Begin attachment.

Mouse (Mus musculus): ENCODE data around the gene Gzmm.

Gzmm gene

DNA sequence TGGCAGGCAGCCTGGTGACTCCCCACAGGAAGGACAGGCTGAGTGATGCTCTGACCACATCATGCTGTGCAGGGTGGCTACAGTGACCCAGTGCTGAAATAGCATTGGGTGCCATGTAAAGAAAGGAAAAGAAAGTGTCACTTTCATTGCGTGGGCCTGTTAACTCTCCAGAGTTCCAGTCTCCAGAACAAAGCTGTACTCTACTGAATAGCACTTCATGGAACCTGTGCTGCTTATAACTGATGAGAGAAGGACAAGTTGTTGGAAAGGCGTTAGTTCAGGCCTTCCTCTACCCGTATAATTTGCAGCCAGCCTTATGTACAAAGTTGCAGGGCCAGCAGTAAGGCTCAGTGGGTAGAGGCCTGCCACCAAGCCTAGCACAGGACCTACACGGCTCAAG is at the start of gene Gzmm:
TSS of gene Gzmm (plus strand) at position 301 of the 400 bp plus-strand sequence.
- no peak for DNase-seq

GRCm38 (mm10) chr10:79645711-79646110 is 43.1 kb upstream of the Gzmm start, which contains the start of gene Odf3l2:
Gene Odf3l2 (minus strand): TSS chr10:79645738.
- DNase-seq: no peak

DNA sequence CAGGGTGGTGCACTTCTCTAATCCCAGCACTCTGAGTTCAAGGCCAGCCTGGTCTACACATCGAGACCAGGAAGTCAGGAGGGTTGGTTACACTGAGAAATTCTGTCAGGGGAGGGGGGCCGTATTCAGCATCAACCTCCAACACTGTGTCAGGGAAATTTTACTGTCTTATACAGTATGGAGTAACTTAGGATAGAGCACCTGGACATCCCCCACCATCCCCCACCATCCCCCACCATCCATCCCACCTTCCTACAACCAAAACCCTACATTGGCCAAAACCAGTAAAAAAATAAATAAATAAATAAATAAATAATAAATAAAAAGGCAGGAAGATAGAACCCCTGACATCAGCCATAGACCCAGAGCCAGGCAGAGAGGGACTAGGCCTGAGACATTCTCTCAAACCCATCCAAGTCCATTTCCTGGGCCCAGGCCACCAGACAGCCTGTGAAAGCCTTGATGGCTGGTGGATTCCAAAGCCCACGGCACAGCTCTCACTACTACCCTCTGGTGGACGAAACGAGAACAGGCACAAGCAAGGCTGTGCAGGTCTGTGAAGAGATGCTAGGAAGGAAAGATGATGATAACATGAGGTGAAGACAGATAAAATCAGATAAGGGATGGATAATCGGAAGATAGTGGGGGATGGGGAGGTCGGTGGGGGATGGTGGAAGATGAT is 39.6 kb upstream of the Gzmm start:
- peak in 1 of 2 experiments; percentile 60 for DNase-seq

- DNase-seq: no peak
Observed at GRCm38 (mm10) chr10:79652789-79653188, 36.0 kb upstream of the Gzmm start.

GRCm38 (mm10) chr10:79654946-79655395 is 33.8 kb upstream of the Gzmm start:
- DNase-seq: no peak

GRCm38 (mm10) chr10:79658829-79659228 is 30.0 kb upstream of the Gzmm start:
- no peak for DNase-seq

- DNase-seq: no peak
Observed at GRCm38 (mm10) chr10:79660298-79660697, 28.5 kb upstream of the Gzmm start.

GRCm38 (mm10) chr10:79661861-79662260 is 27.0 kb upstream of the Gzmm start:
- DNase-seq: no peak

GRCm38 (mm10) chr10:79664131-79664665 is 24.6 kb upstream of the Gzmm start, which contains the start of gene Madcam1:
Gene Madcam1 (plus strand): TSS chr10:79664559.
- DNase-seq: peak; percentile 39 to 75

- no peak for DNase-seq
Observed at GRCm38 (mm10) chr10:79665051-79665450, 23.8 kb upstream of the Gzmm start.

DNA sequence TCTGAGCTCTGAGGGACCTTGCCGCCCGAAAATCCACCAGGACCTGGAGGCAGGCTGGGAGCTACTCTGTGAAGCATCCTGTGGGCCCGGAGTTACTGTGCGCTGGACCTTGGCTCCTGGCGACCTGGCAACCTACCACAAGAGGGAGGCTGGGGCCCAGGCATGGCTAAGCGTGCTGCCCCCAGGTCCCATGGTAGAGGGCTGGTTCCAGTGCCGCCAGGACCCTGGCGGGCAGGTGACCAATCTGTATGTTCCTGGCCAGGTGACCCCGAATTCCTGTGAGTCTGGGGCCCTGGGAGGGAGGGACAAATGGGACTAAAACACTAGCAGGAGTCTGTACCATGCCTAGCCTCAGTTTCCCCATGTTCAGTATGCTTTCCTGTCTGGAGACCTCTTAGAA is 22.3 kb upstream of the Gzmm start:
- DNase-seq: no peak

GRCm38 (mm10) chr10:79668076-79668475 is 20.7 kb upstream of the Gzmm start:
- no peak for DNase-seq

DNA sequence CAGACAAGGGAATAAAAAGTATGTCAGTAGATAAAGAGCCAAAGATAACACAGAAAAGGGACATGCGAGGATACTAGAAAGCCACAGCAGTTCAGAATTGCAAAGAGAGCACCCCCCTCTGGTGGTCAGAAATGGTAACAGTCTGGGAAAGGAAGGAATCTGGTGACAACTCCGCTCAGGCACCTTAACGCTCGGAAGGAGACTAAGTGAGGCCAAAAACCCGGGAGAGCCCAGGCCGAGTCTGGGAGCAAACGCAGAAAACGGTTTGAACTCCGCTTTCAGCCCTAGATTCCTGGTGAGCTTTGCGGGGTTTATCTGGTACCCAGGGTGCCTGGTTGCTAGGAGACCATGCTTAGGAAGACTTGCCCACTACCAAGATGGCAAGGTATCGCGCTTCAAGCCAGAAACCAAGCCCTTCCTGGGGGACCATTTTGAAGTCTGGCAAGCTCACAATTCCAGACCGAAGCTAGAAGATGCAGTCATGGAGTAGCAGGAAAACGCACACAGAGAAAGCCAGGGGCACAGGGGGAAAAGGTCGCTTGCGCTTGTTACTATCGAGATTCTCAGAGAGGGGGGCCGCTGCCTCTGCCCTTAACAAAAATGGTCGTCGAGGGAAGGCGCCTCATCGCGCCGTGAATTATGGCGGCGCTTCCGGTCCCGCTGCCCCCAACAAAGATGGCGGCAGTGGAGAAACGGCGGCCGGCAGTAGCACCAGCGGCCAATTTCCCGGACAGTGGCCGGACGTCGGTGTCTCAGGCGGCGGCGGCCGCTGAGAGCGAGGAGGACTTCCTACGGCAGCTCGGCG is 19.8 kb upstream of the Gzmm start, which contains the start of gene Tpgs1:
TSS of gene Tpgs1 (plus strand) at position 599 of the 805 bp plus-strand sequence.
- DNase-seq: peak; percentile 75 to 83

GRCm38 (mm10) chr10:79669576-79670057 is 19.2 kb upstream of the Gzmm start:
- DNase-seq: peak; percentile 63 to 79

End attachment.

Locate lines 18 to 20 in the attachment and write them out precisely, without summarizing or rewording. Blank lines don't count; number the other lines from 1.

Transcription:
Observed at GRCm38 (mm10) chr10:79660298-79660697, 28.5 kb upstream of the Gzmm start.

GRCm38 (mm10) chr10:79661861-79662260 is 27.0 kb upstream of the Gzmm start:
- DNase-seq: no peak